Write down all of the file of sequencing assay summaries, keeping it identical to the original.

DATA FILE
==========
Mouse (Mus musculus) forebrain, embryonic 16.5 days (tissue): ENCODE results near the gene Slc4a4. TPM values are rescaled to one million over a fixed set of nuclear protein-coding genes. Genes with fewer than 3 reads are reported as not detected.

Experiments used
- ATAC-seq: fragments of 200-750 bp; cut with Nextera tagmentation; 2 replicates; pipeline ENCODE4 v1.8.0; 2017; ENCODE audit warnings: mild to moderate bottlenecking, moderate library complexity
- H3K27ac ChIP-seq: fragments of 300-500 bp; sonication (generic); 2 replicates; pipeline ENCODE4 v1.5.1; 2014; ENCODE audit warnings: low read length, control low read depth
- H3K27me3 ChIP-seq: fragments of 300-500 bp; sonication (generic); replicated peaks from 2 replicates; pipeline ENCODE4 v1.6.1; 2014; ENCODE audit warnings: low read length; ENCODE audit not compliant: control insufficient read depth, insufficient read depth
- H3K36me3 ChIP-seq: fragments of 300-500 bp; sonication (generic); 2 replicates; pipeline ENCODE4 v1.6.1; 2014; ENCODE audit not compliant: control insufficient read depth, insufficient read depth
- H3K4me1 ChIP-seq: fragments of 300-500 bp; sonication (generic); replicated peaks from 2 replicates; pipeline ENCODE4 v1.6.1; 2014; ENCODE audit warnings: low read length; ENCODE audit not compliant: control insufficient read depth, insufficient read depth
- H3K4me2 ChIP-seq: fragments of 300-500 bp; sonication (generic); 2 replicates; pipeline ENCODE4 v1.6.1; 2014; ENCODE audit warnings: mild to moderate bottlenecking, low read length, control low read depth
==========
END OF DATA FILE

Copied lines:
Mouse (Mus musculus) forebrain, embryonic 16.5 days (tissue): ENCODE results near the gene Slc4a4. TPM values are rescaled to one million over a fixed set of nuclear protein-coding genes. Genes with fewer than 3 reads are reported as not detected.

Experiments used
- ATAC-seq: fragments of 200-750 bp; cut with Nextera tagmentation; 2 replicates; pipeline ENCODE4 v1.8.0; 2017; ENCODE audit warnings: mild to moderate bottlenecking, moderate library complexity
- H3K27ac ChIP-seq: fragments of 300-500 bp; sonication (generic); 2 replicates; pipeline ENCODE4 v1.5.1; 2014; ENCODE audit warnings: low read length, control low read depth
- H3K27me3 ChIP-seq: fragments of 300-500 bp; sonication (generic); replicated peaks from 2 replicates; pipeline ENCODE4 v1.6.1; 2014; ENCODE audit warnings: low read length; ENCODE audit not compliant: control insufficient read depth, insufficient read depth
- H3K36me3 ChIP-seq: fragments of 300-500 bp; sonication (generic); 2 replicates; pipeline ENCODE4 v1.6.1; 2014; ENCODE audit not compliant: control insufficient read depth, insufficient read depth
- H3K4me1 ChIP-seq: fragments of 300-500 bp; sonication (generic); replicated peaks from 2 replicates; pipeline ENCODE4 v1.6.1; 2014; ENCODE audit warnings: low read length; ENCODE audit not compliant: control insufficient read depth, insufficient read depth
- H3K4me2 ChIP-seq: fragments of 300-500 bp; sonication (generic); 2 replicates; pipeline ENCODE4 v1.6.1; 2014; ENCODE audit warnings: mild to moderate bottlenecking, low read length, control low read depth